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What’s the difference between Dementia and Alzheimer’s Disease?

September 16, 2020 |

Topic: Dementia

Did you know that dementia is not a disease in and of itself? Dementia is actually an umbrella term used to describe a group of symptoms that affect a person’s thinking, memory, problem-solving, behaviour and ability to perform daily tasks.

Dementia is caused by diseases that affect the brain. There are many forms or causes of dementia, including Alzheimer’s disease, Vascular dementia and Dementia with Lewy bodies.

Alzheimer’s disease is the most common form of dementia, affecting up to 70% of all people living with dementia.[1] It is a degenerative disease that disrupts the nerve cells in the brain, particularly those responsible for carrying messages and storing memories, eventually causing those cells to die. One of the earliest and most common symptoms of Alzheimer’s disease is lapses in memory, especially with recent events.

As the disease progresses, other common symptoms will include difficulty finding the right words to use, becoming vague in conversations, losing the ability to problem solve, forgetting familiar names and places and difficulty processing instructions or questions. The speed in which the disease progresses will vary, depending on the individual and which part of the brain has been affected.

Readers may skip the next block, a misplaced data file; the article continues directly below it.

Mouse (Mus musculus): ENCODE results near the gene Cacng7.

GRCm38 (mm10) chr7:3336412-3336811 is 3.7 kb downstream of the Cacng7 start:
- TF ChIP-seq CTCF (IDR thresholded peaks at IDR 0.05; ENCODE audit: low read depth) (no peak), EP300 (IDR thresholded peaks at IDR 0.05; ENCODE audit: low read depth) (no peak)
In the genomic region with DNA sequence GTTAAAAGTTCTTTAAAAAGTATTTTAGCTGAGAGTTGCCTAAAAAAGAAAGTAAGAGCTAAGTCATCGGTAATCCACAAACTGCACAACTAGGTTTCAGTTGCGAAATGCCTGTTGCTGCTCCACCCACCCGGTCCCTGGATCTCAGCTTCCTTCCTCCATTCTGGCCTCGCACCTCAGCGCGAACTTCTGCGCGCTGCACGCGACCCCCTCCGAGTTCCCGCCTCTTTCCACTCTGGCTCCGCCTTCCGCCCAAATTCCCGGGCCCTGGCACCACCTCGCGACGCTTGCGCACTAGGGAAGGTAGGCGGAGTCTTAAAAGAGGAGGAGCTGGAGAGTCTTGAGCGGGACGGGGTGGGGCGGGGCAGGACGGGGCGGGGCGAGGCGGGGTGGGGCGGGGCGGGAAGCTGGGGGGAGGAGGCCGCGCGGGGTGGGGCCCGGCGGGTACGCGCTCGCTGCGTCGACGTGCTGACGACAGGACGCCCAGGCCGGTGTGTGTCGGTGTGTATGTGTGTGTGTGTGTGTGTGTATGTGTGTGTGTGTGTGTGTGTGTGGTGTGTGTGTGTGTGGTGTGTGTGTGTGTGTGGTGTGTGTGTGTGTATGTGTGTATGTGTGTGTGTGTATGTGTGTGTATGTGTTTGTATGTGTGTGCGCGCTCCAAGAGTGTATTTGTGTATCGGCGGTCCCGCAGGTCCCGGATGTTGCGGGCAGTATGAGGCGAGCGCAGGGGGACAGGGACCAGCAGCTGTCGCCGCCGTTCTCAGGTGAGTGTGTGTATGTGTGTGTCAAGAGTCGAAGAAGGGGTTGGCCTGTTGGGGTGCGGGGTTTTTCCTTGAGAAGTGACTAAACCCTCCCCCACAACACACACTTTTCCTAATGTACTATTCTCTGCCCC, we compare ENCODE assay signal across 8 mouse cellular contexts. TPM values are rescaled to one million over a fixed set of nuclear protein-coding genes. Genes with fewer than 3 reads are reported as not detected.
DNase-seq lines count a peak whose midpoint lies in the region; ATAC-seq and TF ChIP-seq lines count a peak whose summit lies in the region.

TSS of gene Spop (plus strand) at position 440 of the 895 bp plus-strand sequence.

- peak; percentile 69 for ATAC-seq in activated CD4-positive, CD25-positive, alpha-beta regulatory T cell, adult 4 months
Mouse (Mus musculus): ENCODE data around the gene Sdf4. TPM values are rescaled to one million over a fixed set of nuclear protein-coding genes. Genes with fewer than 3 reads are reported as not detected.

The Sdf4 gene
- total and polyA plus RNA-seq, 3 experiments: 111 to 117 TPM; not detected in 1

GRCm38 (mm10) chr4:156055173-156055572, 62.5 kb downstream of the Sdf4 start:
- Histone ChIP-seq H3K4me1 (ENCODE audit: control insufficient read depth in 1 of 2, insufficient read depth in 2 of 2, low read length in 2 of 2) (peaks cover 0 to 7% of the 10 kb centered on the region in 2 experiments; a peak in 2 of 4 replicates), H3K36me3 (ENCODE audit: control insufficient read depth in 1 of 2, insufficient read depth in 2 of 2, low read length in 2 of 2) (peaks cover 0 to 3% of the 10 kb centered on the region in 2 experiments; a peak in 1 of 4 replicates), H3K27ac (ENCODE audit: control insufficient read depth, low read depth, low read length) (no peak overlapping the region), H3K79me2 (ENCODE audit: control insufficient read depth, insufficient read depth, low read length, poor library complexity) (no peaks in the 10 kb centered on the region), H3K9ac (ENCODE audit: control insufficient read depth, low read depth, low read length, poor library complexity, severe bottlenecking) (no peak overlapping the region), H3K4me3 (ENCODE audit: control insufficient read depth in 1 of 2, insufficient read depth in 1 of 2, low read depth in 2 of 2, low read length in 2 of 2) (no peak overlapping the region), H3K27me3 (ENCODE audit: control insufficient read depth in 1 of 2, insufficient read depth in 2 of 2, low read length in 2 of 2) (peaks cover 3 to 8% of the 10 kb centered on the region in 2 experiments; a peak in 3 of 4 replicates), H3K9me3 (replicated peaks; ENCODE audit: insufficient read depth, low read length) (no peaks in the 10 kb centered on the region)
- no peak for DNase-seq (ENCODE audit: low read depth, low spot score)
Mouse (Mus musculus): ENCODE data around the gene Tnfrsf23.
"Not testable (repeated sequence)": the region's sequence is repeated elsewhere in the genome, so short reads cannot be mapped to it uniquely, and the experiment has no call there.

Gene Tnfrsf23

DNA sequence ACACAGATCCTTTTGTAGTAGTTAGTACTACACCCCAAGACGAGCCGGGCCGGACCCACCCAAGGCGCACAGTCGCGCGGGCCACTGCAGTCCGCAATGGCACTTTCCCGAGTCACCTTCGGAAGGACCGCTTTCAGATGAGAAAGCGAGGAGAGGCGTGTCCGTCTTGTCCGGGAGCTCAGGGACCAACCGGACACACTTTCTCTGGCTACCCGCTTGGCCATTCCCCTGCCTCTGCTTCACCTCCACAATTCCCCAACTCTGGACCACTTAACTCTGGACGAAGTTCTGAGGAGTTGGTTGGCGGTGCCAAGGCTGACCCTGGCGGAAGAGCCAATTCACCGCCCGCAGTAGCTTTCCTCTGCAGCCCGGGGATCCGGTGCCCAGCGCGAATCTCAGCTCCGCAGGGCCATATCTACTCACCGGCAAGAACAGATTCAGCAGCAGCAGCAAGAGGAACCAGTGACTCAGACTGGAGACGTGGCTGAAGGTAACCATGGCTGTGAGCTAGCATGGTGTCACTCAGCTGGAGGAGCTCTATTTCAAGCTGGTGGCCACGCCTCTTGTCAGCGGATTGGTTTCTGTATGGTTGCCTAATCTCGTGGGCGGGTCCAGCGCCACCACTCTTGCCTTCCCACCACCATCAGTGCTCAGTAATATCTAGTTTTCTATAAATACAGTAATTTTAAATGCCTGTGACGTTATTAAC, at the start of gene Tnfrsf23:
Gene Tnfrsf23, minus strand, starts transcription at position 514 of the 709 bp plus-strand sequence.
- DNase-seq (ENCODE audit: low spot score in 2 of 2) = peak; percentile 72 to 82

At this stage, there is no cure for Alzheimer’s Disease; however, there are some medications being used to temporarily improve the cognitive function of someone with mild to moderate Alzheimer’s Disease.

To find out more about Dementia you can view Altura Learning’s course on Dementia: An Introduction for FREE during the month of September 2020 in support of World Alzheimer’s Day.

Register to view the course here.



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